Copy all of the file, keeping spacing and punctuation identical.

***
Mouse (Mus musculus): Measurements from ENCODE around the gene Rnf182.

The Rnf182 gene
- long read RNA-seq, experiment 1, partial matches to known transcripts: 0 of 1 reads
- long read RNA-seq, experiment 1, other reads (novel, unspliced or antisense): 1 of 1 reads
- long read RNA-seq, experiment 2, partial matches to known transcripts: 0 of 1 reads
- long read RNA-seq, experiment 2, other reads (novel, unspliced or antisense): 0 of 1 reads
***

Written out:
Mouse (Mus musculus): Measurements from ENCODE around the gene Rnf182.

The Rnf182 gene
- long read RNA-seq, experiment 1, partial matches to known transcripts: 0 of 1 reads
- long read RNA-seq, experiment 1, other reads (novel, unspliced or antisense): 1 of 1 reads
- long read RNA-seq, experiment 2, partial matches to known transcripts: 0 of 1 reads
- long read RNA-seq, experiment 2, other reads (novel, unspliced or antisense): 0 of 1 reads